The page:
Donnerstag, 18. Juni 2015

Still alive - Prototypical Tabletop Module Kruger Inc.trois-Rivières, QC, Canda

Since we bought a house last year, there wasn't much time to spend for my hobby. But if a thought gets you and keeps you thinking of a module and how it can be done, it will be done.
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Seit dem Hauskauf (Ende letzten Jahres) war die Zeit fürs Hobby leider sehr knapp bemessen. Aber wenn sich eine Idee im Kopf festsetzt und man immer wieder überlegt wie man es umsetzen kann, setzt man es irgendwann um. Der Text bleibt vorerst in Englisch, wenn ich mal Zeit habe folgt auch die deutsche Übersetzung.


After spending our 2014 summer holidays in Canda (Ontario and Quebec) I changed my modeling location from Californias west coast to St. Lawrence region in east Canda. My locomotive roster of SP Units will be sold or custom painted to new roads. My new home operator will be the Quebec Gatineau Railway (QGRY) (French: Chemins de fer Québec-Gatineau Inc.) a Genesee & Wyoming company. Due to power shortage on the Huron Central Railway (HCRY) and Interchange with the St-Laurent et Atlantique Quebec (SLQ) also some of these units will appear. 

During our trip we spent some nights in Trois-Rivières, QC. There I discovered the Kruger Inc. Paper Mill served by the QGRY. Here you can find some holiday pictures...

My first Idea was to build the Papermill warehouse and the storage spurs according to the Fremo-AmericaN Module Standard. This brought me to a transport problem: The Kruger module group should be at least 3m in length and 40cm in width to demonstrate the space. Also it always looks more prototypical to store a few cars with much space left in the yard then storing 5 cars on a 5 car siding. A transport volume of 60cm * 40cm * 110cm was way to big for a small sized convertible car like mine.

So I changed the track plan and created the scene on 5 TableTop Modules. Each module has a length of 70cm, so the group was even longer then the first plan. The transport volume decreased to three boxes each 74cm * 20cm * 30cm



Trying to push my modeling skills to a higher level I used google street view screenshots and some of my own photos to create realism. Of course - this track plan is compressed and the Rona building moved to the other side of the rails. This was needed because of an easy access to the rails while derrailments or uncoupling. Also the table top standards backdrop of the portable modules helps low profile buildings to look more realistic.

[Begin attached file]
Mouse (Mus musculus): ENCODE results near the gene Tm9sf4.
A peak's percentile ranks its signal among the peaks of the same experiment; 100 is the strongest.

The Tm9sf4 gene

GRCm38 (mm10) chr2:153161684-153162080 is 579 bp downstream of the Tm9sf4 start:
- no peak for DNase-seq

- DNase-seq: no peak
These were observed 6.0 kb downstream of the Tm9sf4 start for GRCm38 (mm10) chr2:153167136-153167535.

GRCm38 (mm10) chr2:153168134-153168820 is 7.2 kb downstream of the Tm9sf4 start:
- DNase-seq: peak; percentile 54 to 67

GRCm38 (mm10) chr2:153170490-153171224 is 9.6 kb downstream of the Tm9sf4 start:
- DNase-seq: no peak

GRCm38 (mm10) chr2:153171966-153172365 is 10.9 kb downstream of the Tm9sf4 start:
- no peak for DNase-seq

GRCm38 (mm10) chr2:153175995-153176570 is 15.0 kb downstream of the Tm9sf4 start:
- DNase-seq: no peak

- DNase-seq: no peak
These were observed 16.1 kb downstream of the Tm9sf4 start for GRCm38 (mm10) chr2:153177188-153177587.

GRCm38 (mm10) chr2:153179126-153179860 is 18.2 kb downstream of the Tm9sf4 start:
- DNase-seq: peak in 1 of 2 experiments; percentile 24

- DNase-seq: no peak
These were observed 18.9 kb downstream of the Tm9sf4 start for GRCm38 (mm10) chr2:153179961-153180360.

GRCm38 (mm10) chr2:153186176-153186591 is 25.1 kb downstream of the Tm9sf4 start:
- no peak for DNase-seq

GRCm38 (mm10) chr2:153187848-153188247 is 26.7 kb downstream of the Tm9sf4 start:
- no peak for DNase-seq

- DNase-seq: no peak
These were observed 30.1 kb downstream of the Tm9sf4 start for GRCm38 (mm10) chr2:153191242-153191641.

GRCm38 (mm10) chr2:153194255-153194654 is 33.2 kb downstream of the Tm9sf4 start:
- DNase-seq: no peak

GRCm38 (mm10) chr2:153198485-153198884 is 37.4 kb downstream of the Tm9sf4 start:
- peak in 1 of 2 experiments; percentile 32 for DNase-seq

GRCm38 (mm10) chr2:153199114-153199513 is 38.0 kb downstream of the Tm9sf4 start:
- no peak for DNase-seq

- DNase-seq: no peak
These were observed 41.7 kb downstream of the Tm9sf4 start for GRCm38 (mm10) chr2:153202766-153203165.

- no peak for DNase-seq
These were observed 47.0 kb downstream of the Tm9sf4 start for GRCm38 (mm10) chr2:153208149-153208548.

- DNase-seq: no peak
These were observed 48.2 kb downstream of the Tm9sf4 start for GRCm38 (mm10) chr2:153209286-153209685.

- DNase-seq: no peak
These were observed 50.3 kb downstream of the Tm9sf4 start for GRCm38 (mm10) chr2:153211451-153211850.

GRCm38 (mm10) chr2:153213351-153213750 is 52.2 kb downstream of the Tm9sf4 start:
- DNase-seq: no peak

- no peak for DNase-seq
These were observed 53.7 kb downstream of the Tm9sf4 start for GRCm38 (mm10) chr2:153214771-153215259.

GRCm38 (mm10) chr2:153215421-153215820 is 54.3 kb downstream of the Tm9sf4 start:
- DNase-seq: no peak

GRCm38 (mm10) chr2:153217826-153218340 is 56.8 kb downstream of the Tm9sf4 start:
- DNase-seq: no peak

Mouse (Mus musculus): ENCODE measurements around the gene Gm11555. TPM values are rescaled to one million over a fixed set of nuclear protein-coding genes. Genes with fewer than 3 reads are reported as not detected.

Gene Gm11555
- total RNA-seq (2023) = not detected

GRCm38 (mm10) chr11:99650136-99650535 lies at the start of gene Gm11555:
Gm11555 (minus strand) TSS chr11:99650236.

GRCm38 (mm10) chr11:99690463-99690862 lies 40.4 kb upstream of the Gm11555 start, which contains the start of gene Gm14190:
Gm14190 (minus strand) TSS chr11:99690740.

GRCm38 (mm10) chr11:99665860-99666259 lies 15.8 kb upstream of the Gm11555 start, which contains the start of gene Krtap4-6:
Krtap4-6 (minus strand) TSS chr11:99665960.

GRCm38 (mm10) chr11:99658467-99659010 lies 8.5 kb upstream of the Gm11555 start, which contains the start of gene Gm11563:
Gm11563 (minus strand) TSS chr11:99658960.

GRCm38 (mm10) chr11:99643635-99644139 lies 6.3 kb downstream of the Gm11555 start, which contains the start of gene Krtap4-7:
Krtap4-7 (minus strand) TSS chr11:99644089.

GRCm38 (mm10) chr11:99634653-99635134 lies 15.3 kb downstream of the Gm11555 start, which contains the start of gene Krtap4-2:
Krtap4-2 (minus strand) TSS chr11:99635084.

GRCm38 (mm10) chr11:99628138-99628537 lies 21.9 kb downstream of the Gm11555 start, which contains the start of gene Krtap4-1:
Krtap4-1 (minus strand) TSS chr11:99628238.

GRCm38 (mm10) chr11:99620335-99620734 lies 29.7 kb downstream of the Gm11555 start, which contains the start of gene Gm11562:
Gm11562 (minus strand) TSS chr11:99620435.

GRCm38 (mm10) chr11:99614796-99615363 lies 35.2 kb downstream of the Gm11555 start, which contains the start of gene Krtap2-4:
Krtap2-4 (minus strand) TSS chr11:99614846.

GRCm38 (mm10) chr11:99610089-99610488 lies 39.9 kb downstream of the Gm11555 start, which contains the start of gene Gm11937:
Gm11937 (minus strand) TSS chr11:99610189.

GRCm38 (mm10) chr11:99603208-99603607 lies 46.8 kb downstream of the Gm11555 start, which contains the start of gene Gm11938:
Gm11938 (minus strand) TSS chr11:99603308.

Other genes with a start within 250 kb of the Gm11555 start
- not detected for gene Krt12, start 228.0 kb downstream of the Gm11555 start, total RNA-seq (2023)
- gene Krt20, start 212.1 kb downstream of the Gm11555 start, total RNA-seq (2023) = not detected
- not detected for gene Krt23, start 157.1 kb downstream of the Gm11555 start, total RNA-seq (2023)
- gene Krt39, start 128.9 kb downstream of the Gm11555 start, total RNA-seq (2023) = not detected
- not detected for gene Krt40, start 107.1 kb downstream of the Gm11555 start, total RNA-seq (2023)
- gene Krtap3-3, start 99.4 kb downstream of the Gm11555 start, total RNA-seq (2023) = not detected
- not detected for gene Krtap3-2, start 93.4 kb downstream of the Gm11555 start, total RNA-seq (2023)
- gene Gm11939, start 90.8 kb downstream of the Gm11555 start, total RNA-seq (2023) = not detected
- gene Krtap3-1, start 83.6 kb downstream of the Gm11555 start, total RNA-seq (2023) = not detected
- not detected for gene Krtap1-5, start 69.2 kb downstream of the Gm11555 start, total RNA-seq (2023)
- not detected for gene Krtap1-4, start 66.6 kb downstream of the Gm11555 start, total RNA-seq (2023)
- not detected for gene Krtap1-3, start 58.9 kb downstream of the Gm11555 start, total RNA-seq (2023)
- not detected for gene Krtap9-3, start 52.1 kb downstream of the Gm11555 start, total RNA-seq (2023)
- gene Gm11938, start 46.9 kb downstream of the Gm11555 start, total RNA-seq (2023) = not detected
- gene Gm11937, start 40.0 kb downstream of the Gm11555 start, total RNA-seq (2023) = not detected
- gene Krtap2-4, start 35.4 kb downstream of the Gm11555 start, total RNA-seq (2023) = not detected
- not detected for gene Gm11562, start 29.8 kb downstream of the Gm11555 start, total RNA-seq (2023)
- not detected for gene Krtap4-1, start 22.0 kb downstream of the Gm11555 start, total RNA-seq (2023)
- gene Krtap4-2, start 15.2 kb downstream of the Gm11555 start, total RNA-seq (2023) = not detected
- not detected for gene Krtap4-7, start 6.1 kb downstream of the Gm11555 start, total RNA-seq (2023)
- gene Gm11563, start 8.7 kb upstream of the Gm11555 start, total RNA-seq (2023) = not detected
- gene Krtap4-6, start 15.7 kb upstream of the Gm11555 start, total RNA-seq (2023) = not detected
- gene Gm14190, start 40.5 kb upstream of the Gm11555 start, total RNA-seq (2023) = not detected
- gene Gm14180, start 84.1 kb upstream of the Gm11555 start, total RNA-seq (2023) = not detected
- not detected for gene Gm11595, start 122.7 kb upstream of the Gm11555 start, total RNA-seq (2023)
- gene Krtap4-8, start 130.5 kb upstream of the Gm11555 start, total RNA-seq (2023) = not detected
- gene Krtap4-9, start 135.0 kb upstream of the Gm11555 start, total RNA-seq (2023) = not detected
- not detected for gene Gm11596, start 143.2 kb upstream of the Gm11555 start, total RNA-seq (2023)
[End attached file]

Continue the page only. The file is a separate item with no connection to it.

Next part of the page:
Everything started with building the modules. I went to my local home improvement center and ordered 5 backwalls, 5 front plates and 5 base plates. At home I assembled the modules using the laser cut american tabletop starter kits. Every kit also contained the electric connectors, track PCBs, printed Backdrops etc.


To align all tracks I drew some orientation lines on the olive green painted modules. The paint is necessary, because it protects the wood against the water of the ballast and scenery glue.
The PCB ties exactly match the Atlas turn out System (the space between two tracks).
The Atlas Code 55 tracks were fixed with a thin layer of 100% white glue. When the glue was dry I soldered the tracks to the PCB ties and cut them with the ROCO/Atlas track saw.


I pre soldered all Atlas turn outs and tested the frog connection. I noticed that the throw bars of 80% of the turn outs was very unsteady, so I drilled new holes in the middle of the bar that fixed this issue. The turnouts were glued and connected with the rest of the tracks.


The wiring is very simple. The front rail is always connected to the front socket/plug. The terminal strip at the top at the end/beginning of the module is needed so possibly divide modules in seperate booster districts. There was not enough Space for my favored Blue Point switch machines, so I built some simple mechanical turn out switching machines.


Roads of 1mm balsa wood and paper board mock ups of the buildings demonstrate the future look of the module group.


I weathered the rail with the walters rust painter. After 2-3 Layers it looked perfect!! Keep in mind that the ballast is still missing. Compare with my photos...


I used ASOA ballast for the middle and right track and a little bit brigther Walthers ballast for the left one. The different colours are according to the protoype. QGRY seemed to have done some mow work here.


To recreate the nature of this region along the St. Lawrence I picked up some small branches from our garden, put some moss on it and covered (after appling a layer of spray glue) it with different turf mixtures. I still had some small NOCH conifers that looked like clones. I Cut them into different sizes and put some turf blends over them.


Her is a first photo of the trees and scenery. Many details are still missing (building/road/poles/paint/weathering/...), but this is the right direction...

So far :)